1. Leadership – across the system from central and local government to delivery
  2. Funding – allocated in the RLTP and also made available for the project
  3. Policies and procedures – the rules and regulations that a project must align with
  4. Organisational norms – the ways of working by people and groups in delivery organisations
  5. Community and delivery tensions – how project teams engage with communities and their respective priorities
  6. Social environment – the wider societal and media landscape that supports or challenges projects

And if we summarise how the transport planning and delivery system has performed over the past decade or so in delivering on progressive road safety and walking and cycling policies, the following diagram summarises the key areas of the planning and delivery system:

With a focus on road safety and led by Adrian Field from Dovetail, we gathered lessons about innovation in transport systems from various projects: Behind the Wheel, Te Ara Mua – Future Streets, Visiting drivers, Eastern Bay of Plenty rural road safety). We identified key elements of successful innovation within “human capital”: collaborative partnerships, people-centric approaches, communities of practice, and building innovation capacity.

However, the biggest single finding from our research over the years is that:

Innovation doesn’t have a home in New Zealand’s transport planning system.

We’ve been stuck in a cycle of delivering business as usual programmes and projects because that’s what we know how to deliver.

This is why programmes like Innovating Streets are so important. There needs to be a place in the system where innovation can happen, and can chip away at the ‘baked in’ way of doing things. A great example of ‘working on the system’ was from Auckland’s recent innovating streets programme where special effort was made by AT to rapidly address various regulatory and approval processes given the timeframes of the projects.

But this is not only about tactical street changes. Innovation initiatives in transport need to reach equitable bike access, road safety, use of road space generally, more efficient freight, public transport, and decarbonisation.

If successful, we can then scale the promising things up. In a recent webinar hosted by Waka Kotahi, Dan Hill – Director Strategic Design at Sweden’s Innovation Design Agency, Vinnova – elegantly compared this process with a snowball: Prototypes, Prototypes in multiple places, and then Prototypes across the country with convincing evidence.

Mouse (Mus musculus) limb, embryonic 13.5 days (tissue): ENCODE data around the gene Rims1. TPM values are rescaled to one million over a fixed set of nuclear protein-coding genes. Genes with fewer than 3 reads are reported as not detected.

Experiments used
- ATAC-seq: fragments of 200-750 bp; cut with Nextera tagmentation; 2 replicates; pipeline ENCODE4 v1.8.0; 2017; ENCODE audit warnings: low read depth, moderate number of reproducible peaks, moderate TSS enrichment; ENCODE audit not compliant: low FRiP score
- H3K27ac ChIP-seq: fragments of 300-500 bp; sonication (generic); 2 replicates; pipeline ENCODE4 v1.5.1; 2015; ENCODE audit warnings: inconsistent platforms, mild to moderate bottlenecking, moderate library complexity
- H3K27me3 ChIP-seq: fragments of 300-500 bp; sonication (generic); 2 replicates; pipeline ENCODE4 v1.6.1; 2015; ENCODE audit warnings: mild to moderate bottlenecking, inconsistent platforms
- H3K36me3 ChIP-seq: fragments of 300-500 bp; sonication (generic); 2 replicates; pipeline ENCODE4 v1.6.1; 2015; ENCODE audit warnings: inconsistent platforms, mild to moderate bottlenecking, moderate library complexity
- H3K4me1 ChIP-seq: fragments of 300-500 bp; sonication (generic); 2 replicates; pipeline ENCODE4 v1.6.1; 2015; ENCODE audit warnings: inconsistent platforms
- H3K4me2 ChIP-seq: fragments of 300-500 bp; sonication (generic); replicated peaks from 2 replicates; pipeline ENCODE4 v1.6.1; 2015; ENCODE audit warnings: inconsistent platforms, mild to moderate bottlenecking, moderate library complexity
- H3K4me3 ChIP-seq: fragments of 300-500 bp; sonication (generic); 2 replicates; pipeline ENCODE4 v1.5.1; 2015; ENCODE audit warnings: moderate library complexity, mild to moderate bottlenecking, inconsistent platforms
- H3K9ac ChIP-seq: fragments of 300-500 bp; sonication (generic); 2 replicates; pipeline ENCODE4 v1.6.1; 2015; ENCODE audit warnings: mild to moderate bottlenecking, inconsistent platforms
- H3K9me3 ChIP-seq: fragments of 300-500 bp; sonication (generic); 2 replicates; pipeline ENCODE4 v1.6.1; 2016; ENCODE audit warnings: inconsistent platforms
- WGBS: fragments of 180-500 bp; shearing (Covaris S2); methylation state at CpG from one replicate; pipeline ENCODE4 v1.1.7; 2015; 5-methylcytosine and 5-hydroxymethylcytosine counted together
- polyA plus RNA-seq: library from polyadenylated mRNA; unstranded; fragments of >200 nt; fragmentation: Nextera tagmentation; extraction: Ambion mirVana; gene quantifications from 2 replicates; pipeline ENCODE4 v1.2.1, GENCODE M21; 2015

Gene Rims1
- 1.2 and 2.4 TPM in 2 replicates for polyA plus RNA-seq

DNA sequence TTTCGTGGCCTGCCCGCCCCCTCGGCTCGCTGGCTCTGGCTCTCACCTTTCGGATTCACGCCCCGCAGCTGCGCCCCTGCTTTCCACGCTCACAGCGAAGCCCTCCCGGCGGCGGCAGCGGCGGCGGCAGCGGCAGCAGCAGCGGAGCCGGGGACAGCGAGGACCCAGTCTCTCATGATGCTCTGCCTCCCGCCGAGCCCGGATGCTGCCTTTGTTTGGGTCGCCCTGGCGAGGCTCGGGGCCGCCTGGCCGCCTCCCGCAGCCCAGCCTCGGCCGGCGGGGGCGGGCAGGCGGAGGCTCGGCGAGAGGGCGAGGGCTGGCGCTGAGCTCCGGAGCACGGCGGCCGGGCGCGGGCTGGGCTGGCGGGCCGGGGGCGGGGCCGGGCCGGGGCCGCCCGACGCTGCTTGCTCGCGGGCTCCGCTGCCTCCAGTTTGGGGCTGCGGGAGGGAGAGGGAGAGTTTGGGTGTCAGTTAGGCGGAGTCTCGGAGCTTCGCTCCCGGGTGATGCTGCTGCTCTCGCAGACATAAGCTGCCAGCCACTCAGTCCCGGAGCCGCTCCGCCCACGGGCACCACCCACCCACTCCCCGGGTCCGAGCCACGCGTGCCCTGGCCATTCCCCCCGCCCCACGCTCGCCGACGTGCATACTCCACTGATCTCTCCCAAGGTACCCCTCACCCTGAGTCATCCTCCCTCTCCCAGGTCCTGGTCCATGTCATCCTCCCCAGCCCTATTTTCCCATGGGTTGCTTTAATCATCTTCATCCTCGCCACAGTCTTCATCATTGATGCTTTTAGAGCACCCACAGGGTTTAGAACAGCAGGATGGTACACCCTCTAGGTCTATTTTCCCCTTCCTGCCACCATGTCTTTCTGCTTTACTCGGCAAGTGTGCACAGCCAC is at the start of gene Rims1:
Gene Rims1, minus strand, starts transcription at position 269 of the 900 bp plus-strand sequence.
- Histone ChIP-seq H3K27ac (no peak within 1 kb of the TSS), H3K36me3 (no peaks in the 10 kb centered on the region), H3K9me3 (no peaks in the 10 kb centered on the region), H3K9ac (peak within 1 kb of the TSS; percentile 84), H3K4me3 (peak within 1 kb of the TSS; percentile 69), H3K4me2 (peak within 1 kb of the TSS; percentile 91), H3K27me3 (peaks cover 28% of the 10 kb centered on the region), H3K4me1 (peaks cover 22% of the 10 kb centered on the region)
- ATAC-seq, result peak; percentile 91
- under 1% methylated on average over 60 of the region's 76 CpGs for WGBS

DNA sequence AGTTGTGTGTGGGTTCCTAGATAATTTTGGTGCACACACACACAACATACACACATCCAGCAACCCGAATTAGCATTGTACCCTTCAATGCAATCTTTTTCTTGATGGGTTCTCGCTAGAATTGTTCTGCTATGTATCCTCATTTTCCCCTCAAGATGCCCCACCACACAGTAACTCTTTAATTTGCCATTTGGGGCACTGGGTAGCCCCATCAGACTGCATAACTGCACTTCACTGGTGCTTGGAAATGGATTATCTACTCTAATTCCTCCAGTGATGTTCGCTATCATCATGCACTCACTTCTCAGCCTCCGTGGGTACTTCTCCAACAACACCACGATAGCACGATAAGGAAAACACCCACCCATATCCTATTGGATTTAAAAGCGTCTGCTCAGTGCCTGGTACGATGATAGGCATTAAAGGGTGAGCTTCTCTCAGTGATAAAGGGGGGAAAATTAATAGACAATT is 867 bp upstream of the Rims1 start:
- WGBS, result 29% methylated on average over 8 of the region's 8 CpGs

The best example of this ‘snowballing’ that I know of in New Zealand is the development, prototyping, robust evaluation, and then nationwide roll-out of the rural Intersection Speed Zones (below). These lower the speed limit when the potential for an intersection collision exists. Strong leadership, a commitment to evidence and evaluation, and procedures for developing capability across New Zealand were key elements. Where Intersection Speed Zones have been installed they have led to a 69% reduction in fatal and serious injury crashes and a 28% reduction in total crashes since installation at the original sites years ago.

Intersection Speed Zone in Brynderwyn. Image credit: Hamish Mackie

But innovative projects don’t always survive the experimental stage. In these instances, the projects are still “successful” because they enable us to learn about specific areas of the transport planning and delivery system. Projects can reveal how processes, rules, funding mechanisms, and even people in the system are enabling or preventing important niche projects or programmes from happening.

And we do need to aim for projects that build stronger communities, and lead to a greater general understanding of the case for change. Ideally, people with the most need for improved safety and public spaces will feel empowered, not burnt by unfriendly community discussions or by local disgruntlement that project management and delivery are still adjusting to the new approach. And for community members with an anti-social response to the suggestion of change, a successful project could be seen as one with opportunities to realise their opinions are not commonly held or at least to observe more respectful community discussion in action.

Below is a diagram we’ve created to illustrate our findings about the “conceptual” difficulties for delivering a pocket park on a main street.

This approach can cause a bit of defensiveness by those who ‘own’ aspects of the system. Yet it will be for everyone’s benefit if there is more objective, open, and transparent analysis of the parts of the transport planning and delivery system which is letting us down – or alternatively, making things happen. More often than not, we find that individuals in the transport planning and delivery system (mostly) want the progressive strategies to be realised, and some staff put themselves at risk in pushing the boundaries. But if the focus is more on the system mechanics and how it operates and there is work to fix the broken parts in a systematic way, then there will be a much greater chance of transport goals being achieved.

The context of COVID-19 has added a further angle to all of this. More than ever, there is a need for safe places to exercise, travel, and maintain physical and mental wellbeing in our communities and on our streets. Overseas, some countries have been very proactive in carving off street space for physically distanced walking and cycling and they’ve found the recipe for making it happen. Here in New Zealand our less successful response has been well documented in a recent evaluation.